The rising tide of populism is antithetical to good government. We are teetering on the brink of a climate catastrophe yet we are distracted by a number of surreal political dramas as the window
of opportunity to act is closing. Although widespread ecological degradation demands urgent action the influence of populism is eroding
environmental protections and diminishing climate action.
Those who subscribe to science-based policy decisions have every reason to fear populism. This is a brand of politics commonly premised on xenophobia. It preys on people’s darkest fears and panders to tribalism. Populism creates an enemy out of the marginalized and unravels the fabric of the social contract. It enfeebles multilateralism and strikes at the heart of our democracies.
America may no longer be the leader of the free world but Donald Trump is the de facto leader of this populist movement. He has started a trade war with his his closest allies while lauding despots. Trump imposed tariffs on its friends under the ridiculous pretext of national security. It is an insane irony that while branding its closest allies as national security threats Trump is inviting Russia to rejoin the G7 and lauding the barbarous regime of North Korea.
Before and after the G7 meeting in Quebec Trump and members of his administration lambasted America’s friends. Trump made a plea to invite Russian thug Vladimir Putin into the G7, he then flew off to Singapore where he claims to have built a “special bond” with North Korean dictator Kim Jong Un.
In recent weeks Trump is treating North Korea a lot like he treats Russia. He has lauded Kim without mentioned anything about the flagrant human rights violations committed by one of the world’s most tyrannical regimes. At the meeting in Singapore, Trump made major concessions to the man who has killed thousands including his own brother and uncle, without getting anything in return.
The two men that Trump seems to admire most are the same two men who have in one way or another threatened America with nuclear weapons. Juxtapose this against the outrage expressed by Trump and his administration towards Canadian Prime Minister Justin Trudeau. All Trudeau did was say that using national security concerns to impose tariffs on aluminum and steel is an insult. For reasons that are entirely unclear a member of the Trump administration said that the Canadian leader “stabbed us in the back” and another added that this is a “betrayal” saying there is a “special place in hell for Trudeau”. Trump then followed up by saying that this will cost Canada “a lot of money”. All this because the Canadian Prime Minister had the audacity to politely push back against Trump’s irrational tariffs.
As reported by the Globe and Mail, these tariffs serve nobody except for America’s overseas competitors. According to a report from the C.D. Howe Institute, these tariffs could result in the loss of as many as 400,000 American jobs. A forthcoming paper on the study written by economist Dan Ciuriak and Jingliang Xiao says the move will diminish the US GDP. Although America’s overseas competition will benefit all three countries in North America will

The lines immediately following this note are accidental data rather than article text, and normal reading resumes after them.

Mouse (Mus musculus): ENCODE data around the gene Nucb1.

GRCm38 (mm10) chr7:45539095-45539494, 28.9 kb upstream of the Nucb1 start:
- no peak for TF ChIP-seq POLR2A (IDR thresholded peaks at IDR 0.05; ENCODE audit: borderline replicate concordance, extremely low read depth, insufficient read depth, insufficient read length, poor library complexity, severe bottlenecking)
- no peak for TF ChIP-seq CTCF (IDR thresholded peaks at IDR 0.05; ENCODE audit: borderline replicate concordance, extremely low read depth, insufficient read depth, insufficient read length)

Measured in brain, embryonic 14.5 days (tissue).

There are serious real-world consequences to Trump’s actions, this absurd drama is a political ruse created by the Trump administration to serve its nativist agenda. This is populism in action. It creates conflicts to achieve political gains.
In Trump’s case, it is also designed to undermine institutions like the G7. This decades-old institution was created by his predecessors to bring together major democracies with shared values. Now Trump wants Putin, one of the biggest political thugs the world has ever known, to join the club. Perhaps its so that he will not feel so alone.
Populism’s irrational ideology gives people a sense of national purpose at a time when globalization is contributing to a widespread sense of alienation. This is helping to grow support for populist parties all around the world. Even centrist governments are feeling
the gravitational pull of these populist movements.. The Brexit vote in
the UK is only one of many strands of evidence that support this thesis. Even in Canada we recently saw a Trump wannabe by the name of Doug Ford elected as the premiere of Ontario, Canada’s wealthiest province.
Both Turkey and Poland are currently being led by populist leaders. Last September the populist Alternative of Germany, or AfD ran on an anti-immigration platform to become the first far-right party since World War II to be voted into the German parliament. In March of this year Italy elected two populist parties, the radical-right Lega and the Movimento Cinque Stelle (Five-Stars Movement, or M5S). In April Hungary elected a far-right populist leader Viktor Orban and his Fidesz party.
However, election outcomes show that the values of openness and respect for others are far from dead. Last March the Netherlands’ anti-immigration far right populist Freedom Party (PVV), failed to win the day and in April France’s far-right Front National succumbed to a similar fate. When you combine the two populist parties in Italy they get less than half the vote and in Germany the AFD has the support of only 15 percent of the German population.
Liberal values are not dead, not yet anyways, however they are under siege. If men like Trump’s former adviser Steve Bannon have any say liberal values will be erased from the face of the earth along with the institutions of democracy. This will end any hope of climate action and erode the edifice of civilization as we know it.
The threat posed by the cancer of populism is very serious but it is not impervious, it can be beaten. Populism is inherently weak because it is premised upon mountains of lies. To defeat their lies all we need do is unrelentingly tell the truth.